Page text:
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  2. As always, the variety of reactions to our 'special' condition does not surprise. Alice, and especially those illustrations were and still are to some extent a tease for me. I understand how you would choose to avoid it and others like it. In my late teens I devoured the "Hornblower" novels of C.S. Forester, but found myself relating way too strongly in the later books of the series to Lady Barbara. Sigh... by then I was hooked and had to finish the chronology.
    For modern fiction written by, about and for women, I highly recommend the "In Death" series by J.D. Robb. Strong characters well fleshed out and the sex scenes are very well written. Very.

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    1. Oh, of you do decide to try Robb's set, try to read them chronologically.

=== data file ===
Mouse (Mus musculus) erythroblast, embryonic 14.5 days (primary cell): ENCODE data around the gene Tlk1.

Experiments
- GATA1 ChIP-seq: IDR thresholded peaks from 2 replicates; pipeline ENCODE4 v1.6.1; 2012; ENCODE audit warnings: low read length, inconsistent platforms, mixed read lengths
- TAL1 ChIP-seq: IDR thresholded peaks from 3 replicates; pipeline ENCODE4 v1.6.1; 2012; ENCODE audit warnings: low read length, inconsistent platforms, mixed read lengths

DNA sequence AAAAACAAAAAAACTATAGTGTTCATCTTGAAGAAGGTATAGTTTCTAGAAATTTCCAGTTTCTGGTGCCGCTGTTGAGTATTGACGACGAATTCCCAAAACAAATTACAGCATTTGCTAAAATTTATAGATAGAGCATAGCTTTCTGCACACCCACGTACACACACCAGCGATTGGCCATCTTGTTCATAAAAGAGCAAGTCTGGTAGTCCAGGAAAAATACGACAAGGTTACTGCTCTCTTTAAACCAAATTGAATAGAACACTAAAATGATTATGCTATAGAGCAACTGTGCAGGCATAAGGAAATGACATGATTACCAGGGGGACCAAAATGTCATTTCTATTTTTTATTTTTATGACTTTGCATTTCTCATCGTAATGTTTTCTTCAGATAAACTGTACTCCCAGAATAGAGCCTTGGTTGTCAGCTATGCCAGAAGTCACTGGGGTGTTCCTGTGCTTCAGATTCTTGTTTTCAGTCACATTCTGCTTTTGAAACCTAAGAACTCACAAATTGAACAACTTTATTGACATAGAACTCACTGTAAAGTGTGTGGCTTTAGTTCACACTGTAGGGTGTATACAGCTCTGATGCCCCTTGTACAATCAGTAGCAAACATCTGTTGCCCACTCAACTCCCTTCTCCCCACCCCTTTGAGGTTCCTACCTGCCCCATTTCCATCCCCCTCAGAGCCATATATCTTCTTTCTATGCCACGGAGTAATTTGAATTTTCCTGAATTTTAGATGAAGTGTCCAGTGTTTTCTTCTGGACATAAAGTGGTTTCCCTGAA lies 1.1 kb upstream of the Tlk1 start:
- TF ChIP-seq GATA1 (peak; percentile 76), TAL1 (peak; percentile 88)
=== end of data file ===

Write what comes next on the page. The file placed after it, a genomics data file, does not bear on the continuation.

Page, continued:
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    2. Thanks Halle, I am always seeking new to me writers and shall be looking this one up though your last sentence has me a little worried!

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    3. Halle, thanks for the recommendation, I bought JDR's first in death book to take away on my visit to friends. A sort of fascination got me through it, certainly not like my usual choices... While I could admire the female protagonist in her battle with testosterone kind like a salmon having to swim against a river in spate, sadly I don't think she is one I want to follow for her next forty adventures. The style of writing was quite good but I found her fifty shadesish relationship with moneybags felt unpleasant and I suspect he sticks around. A week on I cannot remember the sex but I do remember that it was not as cringeworthy as it is in so many books. I would have loved to have fallen into such a long series but my search continues.